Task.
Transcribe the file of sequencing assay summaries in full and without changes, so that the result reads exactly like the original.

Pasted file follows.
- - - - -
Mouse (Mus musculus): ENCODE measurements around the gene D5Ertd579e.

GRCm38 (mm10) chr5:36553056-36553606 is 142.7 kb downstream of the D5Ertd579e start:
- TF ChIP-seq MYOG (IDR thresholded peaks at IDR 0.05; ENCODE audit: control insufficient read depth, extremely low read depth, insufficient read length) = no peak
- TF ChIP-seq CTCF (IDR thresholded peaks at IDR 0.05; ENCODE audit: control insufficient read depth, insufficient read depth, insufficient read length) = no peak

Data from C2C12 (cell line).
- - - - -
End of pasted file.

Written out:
Mouse (Mus musculus): ENCODE measurements around the gene D5Ertd579e.

GRCm38 (mm10) chr5:36553056-36553606 is 142.7 kb downstream of the D5Ertd579e start:
- TF ChIP-seq MYOG (IDR thresholded peaks at IDR 0.05; ENCODE audit: control insufficient read depth, extremely low read depth, insufficient read length) = no peak
- TF ChIP-seq CTCF (IDR thresholded peaks at IDR 0.05; ENCODE audit: control insufficient read depth, insufficient read depth, insufficient read length) = no peak

Data from C2C12 (cell line).